At the European Athletics Championships, Pars took the lead in round one with 78.57m and nobody else had an answer before he improved later in the competition to 79.72m.
The same script was in use in London with Pars opening with a good 79.14m to immediately take the lead.
Although Slovenia’s 2008 Olympic champion Primoz Kozmus was close behind with 78.97m, Pars became the only athlete to reach 80 metres in the competition when he sent his hammer out to the winning distance of 80.59m in round three to win an Olympic title after fourth place in both 2004 and 2008.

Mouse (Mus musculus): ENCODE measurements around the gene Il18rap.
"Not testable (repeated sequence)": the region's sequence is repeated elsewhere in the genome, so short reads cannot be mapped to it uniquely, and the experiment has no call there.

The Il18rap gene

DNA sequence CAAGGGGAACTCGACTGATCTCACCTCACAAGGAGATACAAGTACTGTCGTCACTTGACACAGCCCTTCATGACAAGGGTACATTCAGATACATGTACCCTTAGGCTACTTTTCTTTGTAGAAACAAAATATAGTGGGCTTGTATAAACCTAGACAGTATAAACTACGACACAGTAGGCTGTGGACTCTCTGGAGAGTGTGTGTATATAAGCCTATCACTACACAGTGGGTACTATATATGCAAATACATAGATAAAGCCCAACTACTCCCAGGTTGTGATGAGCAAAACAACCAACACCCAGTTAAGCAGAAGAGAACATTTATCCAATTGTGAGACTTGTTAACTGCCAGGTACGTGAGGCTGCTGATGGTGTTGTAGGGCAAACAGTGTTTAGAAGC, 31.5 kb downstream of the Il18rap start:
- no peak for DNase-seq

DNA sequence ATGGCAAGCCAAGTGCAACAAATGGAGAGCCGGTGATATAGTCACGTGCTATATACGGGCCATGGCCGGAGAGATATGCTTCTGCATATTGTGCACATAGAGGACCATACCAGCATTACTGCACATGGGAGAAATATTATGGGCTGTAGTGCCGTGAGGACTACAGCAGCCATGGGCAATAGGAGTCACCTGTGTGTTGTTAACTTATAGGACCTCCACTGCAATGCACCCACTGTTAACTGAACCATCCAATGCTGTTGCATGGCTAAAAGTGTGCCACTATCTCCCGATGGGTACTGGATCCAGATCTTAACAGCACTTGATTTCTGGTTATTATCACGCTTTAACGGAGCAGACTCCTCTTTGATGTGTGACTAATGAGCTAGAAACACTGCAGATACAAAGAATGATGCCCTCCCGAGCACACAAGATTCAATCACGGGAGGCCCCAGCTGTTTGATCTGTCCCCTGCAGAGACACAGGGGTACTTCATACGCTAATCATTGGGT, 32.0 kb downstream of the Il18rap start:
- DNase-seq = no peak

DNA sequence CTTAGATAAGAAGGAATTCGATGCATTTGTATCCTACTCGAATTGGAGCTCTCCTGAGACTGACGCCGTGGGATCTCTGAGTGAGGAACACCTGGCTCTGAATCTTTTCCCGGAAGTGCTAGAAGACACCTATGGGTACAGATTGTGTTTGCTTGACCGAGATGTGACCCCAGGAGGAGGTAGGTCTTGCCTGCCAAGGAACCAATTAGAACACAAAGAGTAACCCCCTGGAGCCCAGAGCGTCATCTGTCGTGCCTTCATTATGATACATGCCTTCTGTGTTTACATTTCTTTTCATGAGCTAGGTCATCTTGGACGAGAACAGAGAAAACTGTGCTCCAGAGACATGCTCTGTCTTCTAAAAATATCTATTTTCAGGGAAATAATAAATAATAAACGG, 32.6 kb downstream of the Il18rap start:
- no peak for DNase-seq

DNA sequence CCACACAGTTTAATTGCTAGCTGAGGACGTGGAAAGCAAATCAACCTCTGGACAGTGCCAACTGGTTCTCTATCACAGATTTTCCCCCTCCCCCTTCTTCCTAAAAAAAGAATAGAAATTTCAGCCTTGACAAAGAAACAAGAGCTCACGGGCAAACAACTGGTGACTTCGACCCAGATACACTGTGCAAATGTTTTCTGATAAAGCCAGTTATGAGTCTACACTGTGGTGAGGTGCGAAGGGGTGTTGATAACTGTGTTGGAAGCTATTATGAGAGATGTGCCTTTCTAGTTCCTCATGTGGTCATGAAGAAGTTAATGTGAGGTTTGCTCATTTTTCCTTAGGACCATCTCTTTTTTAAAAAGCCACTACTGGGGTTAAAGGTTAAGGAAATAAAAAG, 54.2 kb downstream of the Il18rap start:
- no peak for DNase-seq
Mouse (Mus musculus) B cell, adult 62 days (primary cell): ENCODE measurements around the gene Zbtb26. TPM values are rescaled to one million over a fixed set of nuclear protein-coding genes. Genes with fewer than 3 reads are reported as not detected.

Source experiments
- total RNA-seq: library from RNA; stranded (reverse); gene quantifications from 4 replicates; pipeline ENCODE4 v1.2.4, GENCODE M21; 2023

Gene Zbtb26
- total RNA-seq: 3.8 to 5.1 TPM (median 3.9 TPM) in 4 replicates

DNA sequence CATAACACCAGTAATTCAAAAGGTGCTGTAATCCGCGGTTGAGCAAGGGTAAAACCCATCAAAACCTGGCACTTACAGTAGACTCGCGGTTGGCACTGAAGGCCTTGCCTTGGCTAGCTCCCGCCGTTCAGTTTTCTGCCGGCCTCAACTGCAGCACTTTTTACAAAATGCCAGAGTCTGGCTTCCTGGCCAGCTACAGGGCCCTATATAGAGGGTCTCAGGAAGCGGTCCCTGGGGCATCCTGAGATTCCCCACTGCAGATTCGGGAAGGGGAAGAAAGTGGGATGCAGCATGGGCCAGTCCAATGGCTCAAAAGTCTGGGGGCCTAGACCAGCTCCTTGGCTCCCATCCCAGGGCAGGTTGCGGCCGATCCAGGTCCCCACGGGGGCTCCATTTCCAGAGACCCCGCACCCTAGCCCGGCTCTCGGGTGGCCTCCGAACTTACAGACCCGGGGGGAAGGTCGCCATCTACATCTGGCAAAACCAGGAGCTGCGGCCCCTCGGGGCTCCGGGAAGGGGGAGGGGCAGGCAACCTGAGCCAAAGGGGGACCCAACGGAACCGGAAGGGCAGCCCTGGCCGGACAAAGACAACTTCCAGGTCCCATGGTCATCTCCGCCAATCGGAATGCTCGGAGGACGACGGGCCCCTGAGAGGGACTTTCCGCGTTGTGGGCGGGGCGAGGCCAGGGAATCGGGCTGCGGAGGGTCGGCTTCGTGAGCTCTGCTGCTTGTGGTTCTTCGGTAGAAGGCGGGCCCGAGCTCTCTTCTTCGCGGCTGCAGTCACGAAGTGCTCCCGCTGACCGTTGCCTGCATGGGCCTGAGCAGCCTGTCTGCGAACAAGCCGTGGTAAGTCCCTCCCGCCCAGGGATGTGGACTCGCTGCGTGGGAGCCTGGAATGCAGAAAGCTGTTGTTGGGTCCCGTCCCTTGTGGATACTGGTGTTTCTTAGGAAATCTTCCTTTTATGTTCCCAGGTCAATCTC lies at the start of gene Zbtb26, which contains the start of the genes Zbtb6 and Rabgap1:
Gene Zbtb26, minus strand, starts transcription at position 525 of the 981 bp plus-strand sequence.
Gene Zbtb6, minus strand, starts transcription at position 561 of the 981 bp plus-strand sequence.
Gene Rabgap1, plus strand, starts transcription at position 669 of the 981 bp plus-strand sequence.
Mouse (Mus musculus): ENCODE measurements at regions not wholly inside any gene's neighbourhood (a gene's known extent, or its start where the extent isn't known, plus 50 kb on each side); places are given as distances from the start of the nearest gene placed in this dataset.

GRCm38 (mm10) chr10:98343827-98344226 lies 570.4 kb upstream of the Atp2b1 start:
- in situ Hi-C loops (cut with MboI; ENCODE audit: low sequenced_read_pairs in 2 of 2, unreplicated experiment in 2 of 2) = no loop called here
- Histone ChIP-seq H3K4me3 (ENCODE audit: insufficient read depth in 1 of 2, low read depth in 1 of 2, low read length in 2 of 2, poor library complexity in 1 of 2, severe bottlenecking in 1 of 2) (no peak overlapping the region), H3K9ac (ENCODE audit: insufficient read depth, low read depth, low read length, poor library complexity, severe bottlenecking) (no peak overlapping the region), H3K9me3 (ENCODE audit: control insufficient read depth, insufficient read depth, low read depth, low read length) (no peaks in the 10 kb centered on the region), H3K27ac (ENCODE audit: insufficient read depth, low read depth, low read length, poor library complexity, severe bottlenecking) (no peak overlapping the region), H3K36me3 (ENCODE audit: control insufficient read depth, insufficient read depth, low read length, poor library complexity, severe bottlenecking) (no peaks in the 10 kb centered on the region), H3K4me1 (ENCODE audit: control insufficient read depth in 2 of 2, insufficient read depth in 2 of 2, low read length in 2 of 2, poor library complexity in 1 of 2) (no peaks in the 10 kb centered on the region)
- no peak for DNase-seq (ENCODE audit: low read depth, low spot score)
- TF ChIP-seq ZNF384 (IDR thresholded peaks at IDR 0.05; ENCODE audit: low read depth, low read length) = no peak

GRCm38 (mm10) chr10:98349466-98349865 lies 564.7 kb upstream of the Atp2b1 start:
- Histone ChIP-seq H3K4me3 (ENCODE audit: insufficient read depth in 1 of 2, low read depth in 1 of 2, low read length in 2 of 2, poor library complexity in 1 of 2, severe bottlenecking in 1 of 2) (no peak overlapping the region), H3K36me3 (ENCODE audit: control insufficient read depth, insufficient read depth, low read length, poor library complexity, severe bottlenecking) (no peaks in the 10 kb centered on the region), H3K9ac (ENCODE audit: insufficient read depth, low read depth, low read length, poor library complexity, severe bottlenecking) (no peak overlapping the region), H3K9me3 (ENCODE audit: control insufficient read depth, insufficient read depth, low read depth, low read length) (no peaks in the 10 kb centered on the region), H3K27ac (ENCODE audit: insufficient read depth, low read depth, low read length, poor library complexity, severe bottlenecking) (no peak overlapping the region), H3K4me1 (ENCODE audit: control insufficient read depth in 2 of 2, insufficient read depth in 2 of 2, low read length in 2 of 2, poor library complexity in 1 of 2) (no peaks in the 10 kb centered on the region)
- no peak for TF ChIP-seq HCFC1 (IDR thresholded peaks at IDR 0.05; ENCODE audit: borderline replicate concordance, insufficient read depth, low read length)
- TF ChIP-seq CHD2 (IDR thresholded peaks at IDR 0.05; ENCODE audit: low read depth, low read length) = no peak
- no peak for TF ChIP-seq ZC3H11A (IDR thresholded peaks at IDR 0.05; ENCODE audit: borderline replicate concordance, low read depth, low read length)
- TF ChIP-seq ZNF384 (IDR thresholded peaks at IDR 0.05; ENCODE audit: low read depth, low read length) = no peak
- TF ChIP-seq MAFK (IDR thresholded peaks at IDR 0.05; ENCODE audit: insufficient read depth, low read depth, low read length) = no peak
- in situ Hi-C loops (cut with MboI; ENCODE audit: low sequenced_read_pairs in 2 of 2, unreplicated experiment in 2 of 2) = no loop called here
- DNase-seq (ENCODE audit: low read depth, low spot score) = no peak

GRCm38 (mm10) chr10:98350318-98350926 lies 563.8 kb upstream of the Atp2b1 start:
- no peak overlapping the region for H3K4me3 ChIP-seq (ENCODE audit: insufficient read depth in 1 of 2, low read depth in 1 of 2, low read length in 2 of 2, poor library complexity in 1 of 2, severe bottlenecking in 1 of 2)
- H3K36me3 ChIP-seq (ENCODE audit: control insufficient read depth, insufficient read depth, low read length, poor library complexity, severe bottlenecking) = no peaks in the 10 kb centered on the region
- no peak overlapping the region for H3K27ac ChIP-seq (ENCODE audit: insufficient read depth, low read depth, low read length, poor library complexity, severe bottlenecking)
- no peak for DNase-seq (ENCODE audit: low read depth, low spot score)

Kozmus made a successful comeback after a short retirement and threw a season’s best of 79.36m for the silver medal while Japan’s 38-year-old Koji Murofushi finished third in an otherwise quiet season.
The 2004 Olympic champion and reigning World champion from Daegu had only competed once in 2012 prior to the Olympics, winning the Japanese title with a modest 72.85m, but in London he showed that he’s still among the very best with a 78.48m season’s best in the qualification followed by 78.71m in the final.
Poland’s 23-year-old Pawel Fajdek was the only athlete to beat Pars during the season when he won in Montreuil, France, with a sixth round effort of 81.39m, a personal best, but he crashed out in the qualification rounds in London with three fouls.
Belarus is the best country in this event with 11 athletes in the world top 100 followed by Russia in second place with 10.